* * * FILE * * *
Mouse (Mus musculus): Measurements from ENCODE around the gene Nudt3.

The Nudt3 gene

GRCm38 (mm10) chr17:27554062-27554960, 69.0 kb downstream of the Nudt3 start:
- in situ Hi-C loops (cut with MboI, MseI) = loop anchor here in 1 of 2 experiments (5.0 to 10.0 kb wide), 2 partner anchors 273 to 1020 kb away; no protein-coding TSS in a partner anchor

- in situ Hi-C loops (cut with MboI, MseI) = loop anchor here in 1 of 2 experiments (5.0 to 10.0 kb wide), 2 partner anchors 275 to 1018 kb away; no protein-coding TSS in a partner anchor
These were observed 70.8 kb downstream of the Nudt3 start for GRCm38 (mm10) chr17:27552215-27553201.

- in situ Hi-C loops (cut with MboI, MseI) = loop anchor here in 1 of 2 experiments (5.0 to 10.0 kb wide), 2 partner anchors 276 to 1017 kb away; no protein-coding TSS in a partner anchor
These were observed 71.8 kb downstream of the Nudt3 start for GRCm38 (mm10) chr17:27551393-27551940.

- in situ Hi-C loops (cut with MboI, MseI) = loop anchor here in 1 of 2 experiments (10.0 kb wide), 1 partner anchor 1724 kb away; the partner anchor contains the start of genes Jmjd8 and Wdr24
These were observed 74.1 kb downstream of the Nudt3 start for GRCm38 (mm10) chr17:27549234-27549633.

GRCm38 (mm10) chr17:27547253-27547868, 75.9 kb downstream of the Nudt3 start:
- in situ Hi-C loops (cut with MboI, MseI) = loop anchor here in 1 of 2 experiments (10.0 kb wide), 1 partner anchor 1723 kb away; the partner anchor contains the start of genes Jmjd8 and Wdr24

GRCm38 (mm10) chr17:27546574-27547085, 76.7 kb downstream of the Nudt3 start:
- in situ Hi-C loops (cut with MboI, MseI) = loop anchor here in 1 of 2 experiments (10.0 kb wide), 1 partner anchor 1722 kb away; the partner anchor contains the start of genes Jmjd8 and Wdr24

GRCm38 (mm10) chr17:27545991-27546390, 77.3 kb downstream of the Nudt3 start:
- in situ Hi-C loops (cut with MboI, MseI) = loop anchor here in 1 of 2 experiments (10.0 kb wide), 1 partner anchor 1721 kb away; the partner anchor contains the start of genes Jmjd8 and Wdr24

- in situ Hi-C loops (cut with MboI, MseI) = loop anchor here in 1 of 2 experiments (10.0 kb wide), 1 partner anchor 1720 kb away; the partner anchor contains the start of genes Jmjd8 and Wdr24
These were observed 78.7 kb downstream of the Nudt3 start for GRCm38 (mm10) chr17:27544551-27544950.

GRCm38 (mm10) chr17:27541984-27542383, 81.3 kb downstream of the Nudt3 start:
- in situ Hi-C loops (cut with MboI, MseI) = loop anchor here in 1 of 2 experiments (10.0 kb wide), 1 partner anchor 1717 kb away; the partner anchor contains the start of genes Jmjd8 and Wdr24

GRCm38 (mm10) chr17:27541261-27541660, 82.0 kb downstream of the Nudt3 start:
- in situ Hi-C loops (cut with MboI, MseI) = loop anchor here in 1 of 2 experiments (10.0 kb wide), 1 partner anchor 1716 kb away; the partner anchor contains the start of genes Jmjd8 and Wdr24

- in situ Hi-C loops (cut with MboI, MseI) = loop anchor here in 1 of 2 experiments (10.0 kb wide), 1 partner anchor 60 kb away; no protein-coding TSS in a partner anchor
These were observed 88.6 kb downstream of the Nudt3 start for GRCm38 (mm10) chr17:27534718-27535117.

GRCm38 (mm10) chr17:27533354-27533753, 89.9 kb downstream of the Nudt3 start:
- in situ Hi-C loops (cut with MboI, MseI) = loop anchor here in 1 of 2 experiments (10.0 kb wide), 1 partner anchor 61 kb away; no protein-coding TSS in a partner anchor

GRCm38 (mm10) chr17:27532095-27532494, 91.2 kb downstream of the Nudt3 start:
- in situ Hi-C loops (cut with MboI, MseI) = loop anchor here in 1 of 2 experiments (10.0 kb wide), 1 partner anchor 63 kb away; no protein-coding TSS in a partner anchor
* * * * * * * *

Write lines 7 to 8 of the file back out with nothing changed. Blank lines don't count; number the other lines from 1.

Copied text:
- in situ Hi-C loops (cut with MboI, MseI) = loop anchor here in 1 of 2 experiments (5.0 to 10.0 kb wide), 2 partner anchors 276 to 1017 kb away; no protein-coding TSS in a partner anchor
These were observed 71.8 kb downstream of the Nudt3 start for GRCm38 (mm10) chr17:27551393-27551940.